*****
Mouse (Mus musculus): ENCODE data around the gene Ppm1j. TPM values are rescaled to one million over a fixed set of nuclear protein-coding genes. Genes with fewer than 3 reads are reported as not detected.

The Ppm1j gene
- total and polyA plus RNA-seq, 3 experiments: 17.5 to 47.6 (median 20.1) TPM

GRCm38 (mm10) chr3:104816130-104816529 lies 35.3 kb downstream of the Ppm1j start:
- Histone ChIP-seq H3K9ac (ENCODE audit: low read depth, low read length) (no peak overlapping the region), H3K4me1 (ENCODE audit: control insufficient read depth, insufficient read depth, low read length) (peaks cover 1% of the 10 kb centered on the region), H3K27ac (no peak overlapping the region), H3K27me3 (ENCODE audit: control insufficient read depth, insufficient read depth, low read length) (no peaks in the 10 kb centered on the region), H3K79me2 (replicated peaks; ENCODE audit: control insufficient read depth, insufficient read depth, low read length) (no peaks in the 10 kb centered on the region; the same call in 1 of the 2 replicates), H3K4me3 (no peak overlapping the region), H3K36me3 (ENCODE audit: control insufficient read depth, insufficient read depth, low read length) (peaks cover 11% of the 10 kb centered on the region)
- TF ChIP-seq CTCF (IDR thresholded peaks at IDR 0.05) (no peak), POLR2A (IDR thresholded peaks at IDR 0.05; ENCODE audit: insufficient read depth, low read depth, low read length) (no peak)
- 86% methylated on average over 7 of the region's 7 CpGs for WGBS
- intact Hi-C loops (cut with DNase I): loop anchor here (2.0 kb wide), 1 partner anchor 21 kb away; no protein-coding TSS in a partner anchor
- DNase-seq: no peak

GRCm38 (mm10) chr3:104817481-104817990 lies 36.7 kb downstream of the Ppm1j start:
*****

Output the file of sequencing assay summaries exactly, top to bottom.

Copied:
Mouse (Mus musculus): ENCODE data around the gene Ppm1j. TPM values are rescaled to one million over a fixed set of nuclear protein-coding genes. Genes with fewer than 3 reads are reported as not detected.

The Ppm1j gene
- total and polyA plus RNA-seq, 3 experiments: 17.5 to 47.6 (median 20.1) TPM

GRCm38 (mm10) chr3:104816130-104816529 lies 35.3 kb downstream of the Ppm1j start:
- Histone ChIP-seq H3K9ac (ENCODE audit: low read depth, low read length) (no peak overlapping the region), H3K4me1 (ENCODE audit: control insufficient read depth, insufficient read depth, low read length) (peaks cover 1% of the 10 kb centered on the region), H3K27ac (no peak overlapping the region), H3K27me3 (ENCODE audit: control insufficient read depth, insufficient read depth, low read length) (no peaks in the 10 kb centered on the region), H3K79me2 (replicated peaks; ENCODE audit: control insufficient read depth, insufficient read depth, low read length) (no peaks in the 10 kb centered on the region; the same call in 1 of the 2 replicates), H3K4me3 (no peak overlapping the region), H3K36me3 (ENCODE audit: control insufficient read depth, insufficient read depth, low read length) (peaks cover 11% of the 10 kb centered on the region)
- TF ChIP-seq CTCF (IDR thresholded peaks at IDR 0.05) (no peak), POLR2A (IDR thresholded peaks at IDR 0.05; ENCODE audit: insufficient read depth, low read depth, low read length) (no peak)
- 86% methylated on average over 7 of the region's 7 CpGs for WGBS
- intact Hi-C loops (cut with DNase I): loop anchor here (2.0 kb wide), 1 partner anchor 21 kb away; no protein-coding TSS in a partner anchor
- DNase-seq: no peak

GRCm38 (mm10) chr3:104817481-104817990 lies 36.7 kb downstream of the Ppm1j start: